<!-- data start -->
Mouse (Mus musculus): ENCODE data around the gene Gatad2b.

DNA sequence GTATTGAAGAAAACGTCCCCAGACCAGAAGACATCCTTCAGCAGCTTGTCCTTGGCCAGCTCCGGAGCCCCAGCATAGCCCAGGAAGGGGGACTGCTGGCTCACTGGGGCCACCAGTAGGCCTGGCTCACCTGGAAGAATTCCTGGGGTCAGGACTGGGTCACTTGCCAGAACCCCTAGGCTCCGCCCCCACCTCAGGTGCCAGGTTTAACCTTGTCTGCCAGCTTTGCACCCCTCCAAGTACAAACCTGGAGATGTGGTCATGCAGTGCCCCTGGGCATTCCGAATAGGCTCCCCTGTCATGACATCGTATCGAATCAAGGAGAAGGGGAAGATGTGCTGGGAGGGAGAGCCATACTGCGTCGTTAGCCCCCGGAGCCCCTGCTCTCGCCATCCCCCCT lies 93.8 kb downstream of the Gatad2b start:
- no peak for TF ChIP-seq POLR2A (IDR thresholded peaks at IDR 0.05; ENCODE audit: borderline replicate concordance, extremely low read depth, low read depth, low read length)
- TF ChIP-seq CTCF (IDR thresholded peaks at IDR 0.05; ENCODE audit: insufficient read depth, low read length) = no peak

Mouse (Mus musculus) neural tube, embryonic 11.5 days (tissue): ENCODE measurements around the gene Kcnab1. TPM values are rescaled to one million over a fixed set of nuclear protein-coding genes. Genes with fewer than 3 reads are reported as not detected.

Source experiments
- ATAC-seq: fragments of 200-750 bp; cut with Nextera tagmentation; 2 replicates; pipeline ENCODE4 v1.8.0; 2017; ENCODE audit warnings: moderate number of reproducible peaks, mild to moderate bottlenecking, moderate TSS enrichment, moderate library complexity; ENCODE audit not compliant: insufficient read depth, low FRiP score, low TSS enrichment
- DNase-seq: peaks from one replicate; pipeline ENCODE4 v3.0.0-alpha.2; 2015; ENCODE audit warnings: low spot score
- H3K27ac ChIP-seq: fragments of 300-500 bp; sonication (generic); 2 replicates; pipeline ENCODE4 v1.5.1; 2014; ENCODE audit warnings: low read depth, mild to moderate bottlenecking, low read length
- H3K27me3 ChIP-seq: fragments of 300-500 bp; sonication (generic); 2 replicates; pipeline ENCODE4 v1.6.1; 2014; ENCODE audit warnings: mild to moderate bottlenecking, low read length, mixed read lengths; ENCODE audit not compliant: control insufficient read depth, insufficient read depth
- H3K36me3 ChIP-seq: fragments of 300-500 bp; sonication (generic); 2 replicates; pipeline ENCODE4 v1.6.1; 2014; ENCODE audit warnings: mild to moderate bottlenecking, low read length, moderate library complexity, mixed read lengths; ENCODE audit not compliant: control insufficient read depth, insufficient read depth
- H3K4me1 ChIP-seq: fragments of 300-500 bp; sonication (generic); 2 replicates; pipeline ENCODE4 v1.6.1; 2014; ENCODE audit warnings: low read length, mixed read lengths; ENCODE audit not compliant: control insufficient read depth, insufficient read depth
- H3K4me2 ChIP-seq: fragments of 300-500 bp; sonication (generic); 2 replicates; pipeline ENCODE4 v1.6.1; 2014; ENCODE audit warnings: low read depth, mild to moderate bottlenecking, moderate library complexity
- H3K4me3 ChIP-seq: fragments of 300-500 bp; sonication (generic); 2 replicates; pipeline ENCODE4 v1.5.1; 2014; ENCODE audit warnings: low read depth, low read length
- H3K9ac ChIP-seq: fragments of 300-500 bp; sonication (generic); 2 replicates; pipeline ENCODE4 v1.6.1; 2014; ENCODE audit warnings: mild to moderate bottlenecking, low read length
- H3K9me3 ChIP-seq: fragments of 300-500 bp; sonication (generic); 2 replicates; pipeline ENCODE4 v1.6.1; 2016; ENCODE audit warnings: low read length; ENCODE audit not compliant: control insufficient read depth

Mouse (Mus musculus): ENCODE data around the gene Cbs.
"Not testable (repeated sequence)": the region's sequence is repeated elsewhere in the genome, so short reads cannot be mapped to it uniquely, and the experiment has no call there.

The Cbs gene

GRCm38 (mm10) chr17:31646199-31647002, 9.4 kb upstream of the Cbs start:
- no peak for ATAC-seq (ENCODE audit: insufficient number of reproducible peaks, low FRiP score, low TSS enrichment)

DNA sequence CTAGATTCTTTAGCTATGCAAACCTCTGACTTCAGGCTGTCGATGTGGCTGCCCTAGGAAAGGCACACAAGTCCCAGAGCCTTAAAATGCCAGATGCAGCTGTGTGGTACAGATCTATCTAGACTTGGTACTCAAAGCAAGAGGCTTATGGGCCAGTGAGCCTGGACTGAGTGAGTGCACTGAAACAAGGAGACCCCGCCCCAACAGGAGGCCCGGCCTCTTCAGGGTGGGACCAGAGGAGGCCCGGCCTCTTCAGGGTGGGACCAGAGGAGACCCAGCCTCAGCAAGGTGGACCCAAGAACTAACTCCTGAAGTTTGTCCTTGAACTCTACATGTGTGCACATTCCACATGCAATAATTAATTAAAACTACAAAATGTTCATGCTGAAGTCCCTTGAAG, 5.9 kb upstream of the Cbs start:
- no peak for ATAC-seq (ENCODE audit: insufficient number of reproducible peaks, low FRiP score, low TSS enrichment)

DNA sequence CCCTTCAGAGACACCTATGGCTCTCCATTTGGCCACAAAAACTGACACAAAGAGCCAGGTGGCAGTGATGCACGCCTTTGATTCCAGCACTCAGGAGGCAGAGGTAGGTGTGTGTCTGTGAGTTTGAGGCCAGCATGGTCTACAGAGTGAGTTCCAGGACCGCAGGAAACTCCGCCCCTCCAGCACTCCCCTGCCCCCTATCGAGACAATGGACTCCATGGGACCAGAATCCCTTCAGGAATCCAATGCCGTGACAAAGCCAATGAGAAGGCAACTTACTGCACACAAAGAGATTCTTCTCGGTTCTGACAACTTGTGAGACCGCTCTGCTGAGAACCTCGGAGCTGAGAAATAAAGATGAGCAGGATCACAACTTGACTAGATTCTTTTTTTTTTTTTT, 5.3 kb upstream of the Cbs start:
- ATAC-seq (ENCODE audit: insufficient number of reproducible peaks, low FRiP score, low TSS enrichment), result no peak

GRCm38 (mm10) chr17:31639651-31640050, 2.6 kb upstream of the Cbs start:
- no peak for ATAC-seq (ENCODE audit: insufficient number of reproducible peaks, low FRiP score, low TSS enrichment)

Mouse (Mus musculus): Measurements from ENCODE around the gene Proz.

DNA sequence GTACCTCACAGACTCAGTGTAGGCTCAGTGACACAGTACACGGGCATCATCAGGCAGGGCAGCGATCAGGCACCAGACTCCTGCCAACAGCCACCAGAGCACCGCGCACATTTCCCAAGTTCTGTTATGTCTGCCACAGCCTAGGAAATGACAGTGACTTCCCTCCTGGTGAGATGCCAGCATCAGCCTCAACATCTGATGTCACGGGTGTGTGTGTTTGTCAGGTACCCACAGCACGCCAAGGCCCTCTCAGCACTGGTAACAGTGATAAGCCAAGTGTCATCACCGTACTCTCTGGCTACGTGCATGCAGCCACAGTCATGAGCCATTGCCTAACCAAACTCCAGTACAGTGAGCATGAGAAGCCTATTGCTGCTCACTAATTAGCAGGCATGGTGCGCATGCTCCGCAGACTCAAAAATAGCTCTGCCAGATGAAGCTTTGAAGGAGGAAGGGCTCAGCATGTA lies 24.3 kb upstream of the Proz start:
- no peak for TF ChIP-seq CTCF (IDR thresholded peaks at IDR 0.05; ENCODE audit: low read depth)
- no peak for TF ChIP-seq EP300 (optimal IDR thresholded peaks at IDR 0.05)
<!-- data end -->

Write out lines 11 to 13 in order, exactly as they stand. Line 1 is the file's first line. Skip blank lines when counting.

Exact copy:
- H3K36me3 ChIP-seq: fragments of 300-500 bp; sonication (generic); 2 replicates; pipeline ENCODE4 v1.6.1; 2014; ENCODE audit warnings: mild to moderate bottlenecking, low read length, moderate library complexity, mixed read lengths; ENCODE audit not compliant: control insufficient read depth, insufficient read depth
- H3K4me1 ChIP-seq: fragments of 300-500 bp; sonication (generic); 2 replicates; pipeline ENCODE4 v1.6.1; 2014; ENCODE audit warnings: low read length, mixed read lengths; ENCODE audit not compliant: control insufficient read depth, insufficient read depth
- H3K4me2 ChIP-seq: fragments of 300-500 bp; sonication (generic); 2 replicates; pipeline ENCODE4 v1.6.1; 2014; ENCODE audit warnings: low read depth, mild to moderate bottlenecking, moderate library complexity